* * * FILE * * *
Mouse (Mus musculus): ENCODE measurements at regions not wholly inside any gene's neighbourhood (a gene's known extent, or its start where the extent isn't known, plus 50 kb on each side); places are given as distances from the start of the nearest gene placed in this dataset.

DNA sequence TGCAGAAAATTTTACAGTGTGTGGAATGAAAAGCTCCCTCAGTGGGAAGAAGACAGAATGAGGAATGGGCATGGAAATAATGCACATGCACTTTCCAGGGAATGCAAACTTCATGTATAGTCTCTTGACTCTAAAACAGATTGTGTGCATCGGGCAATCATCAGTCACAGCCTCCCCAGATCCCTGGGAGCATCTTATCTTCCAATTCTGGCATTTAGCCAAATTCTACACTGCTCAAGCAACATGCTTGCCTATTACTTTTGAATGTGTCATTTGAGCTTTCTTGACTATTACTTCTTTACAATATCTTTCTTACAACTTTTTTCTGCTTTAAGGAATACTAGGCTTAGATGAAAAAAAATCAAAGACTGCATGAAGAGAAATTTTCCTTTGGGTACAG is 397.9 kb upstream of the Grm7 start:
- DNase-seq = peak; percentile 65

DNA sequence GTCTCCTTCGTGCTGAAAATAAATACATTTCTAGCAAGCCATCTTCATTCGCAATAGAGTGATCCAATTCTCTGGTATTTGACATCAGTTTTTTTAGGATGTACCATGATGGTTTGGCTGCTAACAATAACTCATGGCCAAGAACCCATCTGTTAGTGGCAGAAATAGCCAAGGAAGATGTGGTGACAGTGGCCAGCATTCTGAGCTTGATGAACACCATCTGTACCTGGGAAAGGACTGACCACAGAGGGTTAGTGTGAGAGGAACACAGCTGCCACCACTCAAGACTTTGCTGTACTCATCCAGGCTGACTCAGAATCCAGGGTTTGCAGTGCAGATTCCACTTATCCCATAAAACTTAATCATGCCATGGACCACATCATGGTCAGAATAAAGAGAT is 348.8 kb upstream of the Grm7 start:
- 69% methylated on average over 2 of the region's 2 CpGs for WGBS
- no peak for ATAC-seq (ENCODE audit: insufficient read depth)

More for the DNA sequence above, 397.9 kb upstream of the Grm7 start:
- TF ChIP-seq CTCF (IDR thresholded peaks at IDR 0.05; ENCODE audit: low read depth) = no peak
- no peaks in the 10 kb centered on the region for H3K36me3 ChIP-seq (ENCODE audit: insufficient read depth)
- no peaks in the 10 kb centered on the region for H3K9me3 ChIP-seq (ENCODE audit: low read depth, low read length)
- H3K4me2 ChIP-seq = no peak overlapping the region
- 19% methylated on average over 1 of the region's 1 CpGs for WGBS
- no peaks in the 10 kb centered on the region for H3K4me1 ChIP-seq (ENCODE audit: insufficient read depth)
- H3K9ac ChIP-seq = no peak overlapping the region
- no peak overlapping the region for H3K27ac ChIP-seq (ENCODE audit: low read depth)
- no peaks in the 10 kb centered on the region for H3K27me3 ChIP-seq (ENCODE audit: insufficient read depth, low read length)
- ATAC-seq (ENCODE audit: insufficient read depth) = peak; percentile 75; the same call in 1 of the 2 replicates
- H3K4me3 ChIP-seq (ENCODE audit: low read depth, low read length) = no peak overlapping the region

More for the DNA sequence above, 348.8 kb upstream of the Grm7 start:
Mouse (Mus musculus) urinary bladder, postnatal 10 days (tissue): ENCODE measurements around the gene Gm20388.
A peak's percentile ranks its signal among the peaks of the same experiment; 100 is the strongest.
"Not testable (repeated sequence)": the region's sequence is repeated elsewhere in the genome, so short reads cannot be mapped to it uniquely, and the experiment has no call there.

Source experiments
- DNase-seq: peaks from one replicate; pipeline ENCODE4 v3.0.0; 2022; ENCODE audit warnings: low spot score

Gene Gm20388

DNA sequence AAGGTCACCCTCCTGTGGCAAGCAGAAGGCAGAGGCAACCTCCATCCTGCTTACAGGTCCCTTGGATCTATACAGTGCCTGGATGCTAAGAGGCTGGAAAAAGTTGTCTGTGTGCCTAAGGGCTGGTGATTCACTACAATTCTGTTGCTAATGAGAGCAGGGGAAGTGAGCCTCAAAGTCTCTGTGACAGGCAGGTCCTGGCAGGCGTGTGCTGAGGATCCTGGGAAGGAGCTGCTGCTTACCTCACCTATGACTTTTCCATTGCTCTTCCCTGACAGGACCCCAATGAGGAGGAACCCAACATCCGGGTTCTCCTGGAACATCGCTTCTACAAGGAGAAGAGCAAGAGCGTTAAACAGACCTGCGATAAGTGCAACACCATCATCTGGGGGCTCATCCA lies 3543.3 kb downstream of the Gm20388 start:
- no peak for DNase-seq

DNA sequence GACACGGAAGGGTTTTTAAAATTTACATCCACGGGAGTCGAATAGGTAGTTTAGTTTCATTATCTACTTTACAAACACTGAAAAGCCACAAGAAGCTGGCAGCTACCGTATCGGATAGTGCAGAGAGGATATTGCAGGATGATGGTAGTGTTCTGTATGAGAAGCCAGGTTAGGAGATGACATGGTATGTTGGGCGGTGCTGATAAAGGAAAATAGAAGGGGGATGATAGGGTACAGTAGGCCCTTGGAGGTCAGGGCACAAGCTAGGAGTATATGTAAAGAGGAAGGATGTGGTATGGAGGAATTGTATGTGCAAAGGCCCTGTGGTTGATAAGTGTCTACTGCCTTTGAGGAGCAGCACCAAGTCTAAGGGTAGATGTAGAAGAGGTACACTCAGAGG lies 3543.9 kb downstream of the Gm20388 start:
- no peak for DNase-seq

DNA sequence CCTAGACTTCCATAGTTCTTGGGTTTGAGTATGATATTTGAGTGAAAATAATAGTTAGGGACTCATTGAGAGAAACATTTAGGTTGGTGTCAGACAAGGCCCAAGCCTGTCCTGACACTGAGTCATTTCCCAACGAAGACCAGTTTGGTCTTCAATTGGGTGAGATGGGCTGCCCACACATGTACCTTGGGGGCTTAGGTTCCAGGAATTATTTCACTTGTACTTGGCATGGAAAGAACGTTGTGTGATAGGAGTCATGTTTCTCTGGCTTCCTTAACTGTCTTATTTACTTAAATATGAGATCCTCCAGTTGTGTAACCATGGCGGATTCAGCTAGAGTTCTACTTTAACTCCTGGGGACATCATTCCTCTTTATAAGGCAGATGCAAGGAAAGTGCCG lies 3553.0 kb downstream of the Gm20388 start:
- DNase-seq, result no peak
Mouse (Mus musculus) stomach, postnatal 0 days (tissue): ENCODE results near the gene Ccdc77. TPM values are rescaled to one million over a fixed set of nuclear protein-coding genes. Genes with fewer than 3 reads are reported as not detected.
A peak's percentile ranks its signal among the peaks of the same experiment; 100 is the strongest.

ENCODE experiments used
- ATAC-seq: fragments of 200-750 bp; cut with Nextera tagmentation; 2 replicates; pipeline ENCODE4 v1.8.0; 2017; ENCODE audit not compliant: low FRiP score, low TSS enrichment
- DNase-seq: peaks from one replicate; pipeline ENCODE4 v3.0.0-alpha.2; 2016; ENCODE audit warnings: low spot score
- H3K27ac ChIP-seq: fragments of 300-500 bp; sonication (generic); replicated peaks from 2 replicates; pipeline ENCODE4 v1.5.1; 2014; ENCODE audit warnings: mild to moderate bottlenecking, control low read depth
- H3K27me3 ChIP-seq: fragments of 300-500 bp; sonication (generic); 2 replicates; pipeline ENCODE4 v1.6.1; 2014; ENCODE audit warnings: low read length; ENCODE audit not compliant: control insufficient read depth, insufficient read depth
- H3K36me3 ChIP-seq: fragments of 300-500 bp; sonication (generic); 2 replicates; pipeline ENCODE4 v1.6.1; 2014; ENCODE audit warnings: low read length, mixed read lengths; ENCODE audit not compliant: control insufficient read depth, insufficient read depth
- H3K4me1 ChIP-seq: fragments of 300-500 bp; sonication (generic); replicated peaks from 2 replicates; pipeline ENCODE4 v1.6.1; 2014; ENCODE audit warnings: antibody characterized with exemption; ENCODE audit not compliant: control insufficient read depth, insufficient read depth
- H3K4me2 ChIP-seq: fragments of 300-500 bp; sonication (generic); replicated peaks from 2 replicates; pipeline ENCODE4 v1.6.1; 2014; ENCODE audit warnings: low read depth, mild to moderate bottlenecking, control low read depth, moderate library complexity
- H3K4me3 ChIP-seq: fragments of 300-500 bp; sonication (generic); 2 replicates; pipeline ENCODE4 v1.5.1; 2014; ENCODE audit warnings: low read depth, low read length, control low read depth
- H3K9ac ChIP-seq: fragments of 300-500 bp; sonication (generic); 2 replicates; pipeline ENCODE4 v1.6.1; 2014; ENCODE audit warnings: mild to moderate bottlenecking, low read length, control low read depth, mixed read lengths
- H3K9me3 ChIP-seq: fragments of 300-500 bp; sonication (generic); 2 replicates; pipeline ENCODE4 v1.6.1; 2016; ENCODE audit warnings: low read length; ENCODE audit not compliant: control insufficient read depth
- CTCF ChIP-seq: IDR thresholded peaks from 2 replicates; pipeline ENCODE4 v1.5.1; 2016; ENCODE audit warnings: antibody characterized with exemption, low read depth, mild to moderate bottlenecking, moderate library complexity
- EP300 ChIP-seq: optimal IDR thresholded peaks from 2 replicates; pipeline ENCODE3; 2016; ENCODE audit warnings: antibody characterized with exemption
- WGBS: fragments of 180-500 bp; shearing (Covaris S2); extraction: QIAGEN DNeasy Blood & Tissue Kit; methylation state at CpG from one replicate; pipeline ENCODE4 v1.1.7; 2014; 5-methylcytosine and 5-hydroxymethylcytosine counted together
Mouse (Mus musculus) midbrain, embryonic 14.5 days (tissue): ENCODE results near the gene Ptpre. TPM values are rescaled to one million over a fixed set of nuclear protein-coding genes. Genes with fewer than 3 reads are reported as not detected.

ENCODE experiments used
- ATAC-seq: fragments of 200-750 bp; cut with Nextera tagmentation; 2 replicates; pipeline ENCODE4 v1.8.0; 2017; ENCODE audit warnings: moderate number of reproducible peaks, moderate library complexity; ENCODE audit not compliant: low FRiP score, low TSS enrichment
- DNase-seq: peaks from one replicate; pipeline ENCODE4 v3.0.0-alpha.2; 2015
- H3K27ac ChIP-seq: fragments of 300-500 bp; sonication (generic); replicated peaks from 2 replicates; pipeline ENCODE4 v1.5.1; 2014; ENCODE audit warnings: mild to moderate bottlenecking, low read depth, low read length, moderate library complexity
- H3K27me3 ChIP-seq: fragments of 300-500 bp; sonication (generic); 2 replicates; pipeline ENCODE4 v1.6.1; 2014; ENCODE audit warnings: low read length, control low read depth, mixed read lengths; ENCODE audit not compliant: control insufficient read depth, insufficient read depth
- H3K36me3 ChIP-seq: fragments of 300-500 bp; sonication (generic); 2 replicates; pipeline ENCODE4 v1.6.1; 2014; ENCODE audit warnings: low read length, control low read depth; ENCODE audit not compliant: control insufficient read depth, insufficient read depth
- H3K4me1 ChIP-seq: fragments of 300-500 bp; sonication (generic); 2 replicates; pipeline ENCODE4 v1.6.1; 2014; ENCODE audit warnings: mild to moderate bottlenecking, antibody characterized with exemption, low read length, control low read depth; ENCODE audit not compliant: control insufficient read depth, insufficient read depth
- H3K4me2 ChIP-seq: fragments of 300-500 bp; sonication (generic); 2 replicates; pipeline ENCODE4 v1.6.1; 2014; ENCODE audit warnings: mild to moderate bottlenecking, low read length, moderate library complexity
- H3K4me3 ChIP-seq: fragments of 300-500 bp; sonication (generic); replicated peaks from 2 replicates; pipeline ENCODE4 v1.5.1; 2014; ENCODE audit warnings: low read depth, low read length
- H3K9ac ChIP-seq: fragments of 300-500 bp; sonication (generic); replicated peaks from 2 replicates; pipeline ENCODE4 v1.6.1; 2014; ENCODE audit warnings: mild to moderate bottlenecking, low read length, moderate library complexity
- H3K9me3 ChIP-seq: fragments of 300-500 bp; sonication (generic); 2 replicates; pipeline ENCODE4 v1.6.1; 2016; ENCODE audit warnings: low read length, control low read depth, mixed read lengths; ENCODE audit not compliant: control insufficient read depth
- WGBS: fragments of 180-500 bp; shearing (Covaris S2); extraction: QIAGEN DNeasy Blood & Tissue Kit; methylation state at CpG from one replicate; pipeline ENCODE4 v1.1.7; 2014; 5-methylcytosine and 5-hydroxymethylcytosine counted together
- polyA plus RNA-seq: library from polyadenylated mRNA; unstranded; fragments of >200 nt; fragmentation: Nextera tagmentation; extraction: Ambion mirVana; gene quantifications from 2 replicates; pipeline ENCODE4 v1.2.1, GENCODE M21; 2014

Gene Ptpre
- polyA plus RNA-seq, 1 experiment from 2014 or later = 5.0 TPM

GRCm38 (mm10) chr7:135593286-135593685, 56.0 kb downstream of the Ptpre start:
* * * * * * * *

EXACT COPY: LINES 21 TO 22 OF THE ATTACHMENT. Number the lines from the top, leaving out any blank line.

A peak's percentile ranks its signal among the peaks of the same experiment; 100 is the strongest.
"Not testable (repeated sequence)": the region's sequence is repeated elsewhere in the genome, so short reads cannot be mapped to it uniquely, and the experiment has no call there.